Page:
As a warning to secessionists in Taiwan, China announced that it would perform large-scale military exercises in the air and waters of the South and East China Sea near Taiwan. A few days ago, China issued a defense “white paper,” saying they were willing to use force to reunify the island country with the mainland.  

The drills are to include “all military branches of the People’s Liberation Army (PLA) according to China’s Global Times, a state-run publication. They will be held until Friday off the western Chinese coast provinces of Zhejiang, directly north of Taiwan, and Guangdong, directly east of the island that split from the mainland in 1949.

From China’s perspective, Taiwan is a renegade province akin to a prized steer that must be shepherded, using force if needed, back to the herd or fold. Their umbrage has been directed at Taiwan President Tsai Ing-wen from the pro-independence Democratic Progressive Party.

China is currently embroiled in spats with some other Asian nations including the Philippines and Vietnam over oil rich waters in the South China Sea. It is also battling the U.S. and President Donald Trump in a trade war that has been escalating in recent months. The U.S. is bound by the Taiwan Relations Act that went into effect New Years Day in 1979. The act was to help Taiwan defend itself and has resulted in approximately $15 billion in arms sold by the Pentagon and Washington DC since 2010.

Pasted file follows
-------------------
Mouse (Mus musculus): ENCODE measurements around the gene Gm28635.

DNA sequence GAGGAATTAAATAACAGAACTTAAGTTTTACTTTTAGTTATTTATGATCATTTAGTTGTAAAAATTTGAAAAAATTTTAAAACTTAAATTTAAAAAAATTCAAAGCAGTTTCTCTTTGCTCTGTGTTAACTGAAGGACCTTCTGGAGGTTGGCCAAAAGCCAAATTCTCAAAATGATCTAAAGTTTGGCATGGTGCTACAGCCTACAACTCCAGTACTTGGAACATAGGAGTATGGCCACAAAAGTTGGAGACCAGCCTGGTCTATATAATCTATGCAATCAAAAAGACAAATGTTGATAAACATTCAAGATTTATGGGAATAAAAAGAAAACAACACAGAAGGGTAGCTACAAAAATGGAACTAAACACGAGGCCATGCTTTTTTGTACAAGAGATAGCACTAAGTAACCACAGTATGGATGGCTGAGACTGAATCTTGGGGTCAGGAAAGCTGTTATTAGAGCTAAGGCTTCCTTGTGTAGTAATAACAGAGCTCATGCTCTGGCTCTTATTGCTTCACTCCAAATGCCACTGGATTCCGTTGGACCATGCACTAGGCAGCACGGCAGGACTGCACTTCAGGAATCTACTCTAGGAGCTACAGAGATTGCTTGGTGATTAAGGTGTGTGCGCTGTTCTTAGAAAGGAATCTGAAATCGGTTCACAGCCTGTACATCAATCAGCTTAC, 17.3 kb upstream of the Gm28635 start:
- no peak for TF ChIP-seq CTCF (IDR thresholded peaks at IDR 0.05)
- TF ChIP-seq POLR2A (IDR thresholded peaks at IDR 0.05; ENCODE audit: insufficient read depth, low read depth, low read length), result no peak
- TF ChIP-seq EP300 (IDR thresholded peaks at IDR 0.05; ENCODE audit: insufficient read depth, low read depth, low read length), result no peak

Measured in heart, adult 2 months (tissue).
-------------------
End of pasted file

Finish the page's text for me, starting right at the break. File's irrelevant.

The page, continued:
Beijing refers to Taiwan as “the most important and sensitive issue in China-U.S. relations” and has recently held “encirclement exercises,” sending its lone operating aircraft carrier through the Taiwan Strait. The U.S. has also increased its presence with the dispatch of vessels through the key waterway several times in 2019.

2020 figures to be an interesting year for China and Taiwan. In a January, 2018, opinion piece by Deng Yuwen, an independent political commentator and international relations scholar for the South China Morning Post, he writes that China may have a “timetable” for the takeover of Taiwan in 2020.

2020 is a presidential election year in the U.S. and the possible re-election of Trump might spur China to act on Taiwan. Trump has called China a “strategic rival” along with Russia. Next year is also the 100th year of the founding of the Communist Party and Chinese President Xi Jinping might view the re-unification of Taiwan as quite an achievement to add to his legacy.